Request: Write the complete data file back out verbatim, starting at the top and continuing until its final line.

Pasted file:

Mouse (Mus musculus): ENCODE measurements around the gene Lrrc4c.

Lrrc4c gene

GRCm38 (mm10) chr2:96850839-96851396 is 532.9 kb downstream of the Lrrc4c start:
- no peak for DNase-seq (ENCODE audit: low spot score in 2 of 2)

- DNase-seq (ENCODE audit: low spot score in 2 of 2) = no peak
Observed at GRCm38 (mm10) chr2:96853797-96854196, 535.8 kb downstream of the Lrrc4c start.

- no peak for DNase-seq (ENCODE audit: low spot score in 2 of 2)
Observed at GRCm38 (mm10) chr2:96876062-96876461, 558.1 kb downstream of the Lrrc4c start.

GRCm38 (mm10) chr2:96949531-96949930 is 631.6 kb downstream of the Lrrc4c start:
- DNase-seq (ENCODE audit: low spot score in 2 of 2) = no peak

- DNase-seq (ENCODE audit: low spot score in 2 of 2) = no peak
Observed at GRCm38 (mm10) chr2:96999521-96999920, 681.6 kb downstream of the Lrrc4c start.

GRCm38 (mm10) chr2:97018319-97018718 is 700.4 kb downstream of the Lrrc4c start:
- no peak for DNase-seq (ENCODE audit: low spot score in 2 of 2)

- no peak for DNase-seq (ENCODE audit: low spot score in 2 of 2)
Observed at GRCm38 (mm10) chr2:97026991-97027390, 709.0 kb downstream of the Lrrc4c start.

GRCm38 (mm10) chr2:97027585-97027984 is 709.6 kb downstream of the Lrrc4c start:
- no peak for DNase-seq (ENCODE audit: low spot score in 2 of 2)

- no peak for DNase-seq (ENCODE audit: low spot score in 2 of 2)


Mouse (Mus musculus): ENCODE measurements around the gene Lrrc4c.

Lrrc4c gene

GRCm38 (mm10) chr2:96850839-96851396 is 532.9 kb downstream of the Lrrc4c start:
- no peak for DNase-seq (ENCODE audit: low spot score in 2 of 2)

- DNase-seq (ENCODE audit: low spot score in 2 of 2) = no peak
Observed at GRCm38 (mm10) chr2:96853797-96854196, 535.8 kb downstream of the Lrrc4c start.

- no peak for DNase-seq (ENCODE audit: low spot score in 2 of 2)
Observed at GRCm38 (mm10) chr2:96876062-96876461, 558.1 kb downstream of the Lrrc4c start.

GRCm38 (mm10) chr2:96949531-96949930 is 631.6 kb downstream of the Lrrc4c start:
- DNase-seq (ENCODE audit: low spot score in 2 of 2) = no peak

- DNase-seq (ENCODE audit: low spot score in 2 of 2) = no peak
Observed at GRCm38 (mm10) chr2:96999521-96999920, 681.6 kb downstream of the Lrrc4c start.

GRCm38 (mm10) chr2:97018319-97018718 is 700.4 kb downstream of the Lrrc4c start:
- no peak for DNase-seq (ENCODE audit: low spot score in 2 of 2)

- no peak for DNase-seq (ENCODE audit: low spot score in 2 of 2)
Observed at GRCm38 (mm10) chr2:97026991-97027390, 709.0 kb downstream of the Lrrc4c start.

GRCm38 (mm10) chr2:97027585-97027984 is 709.6 kb downstream of the Lrrc4c start:
- no peak for DNase-seq (ENCODE audit: low spot score in 2 of 2)

- no peak for DNase-seq (ENCODE audit: low spot score in 2 of 2)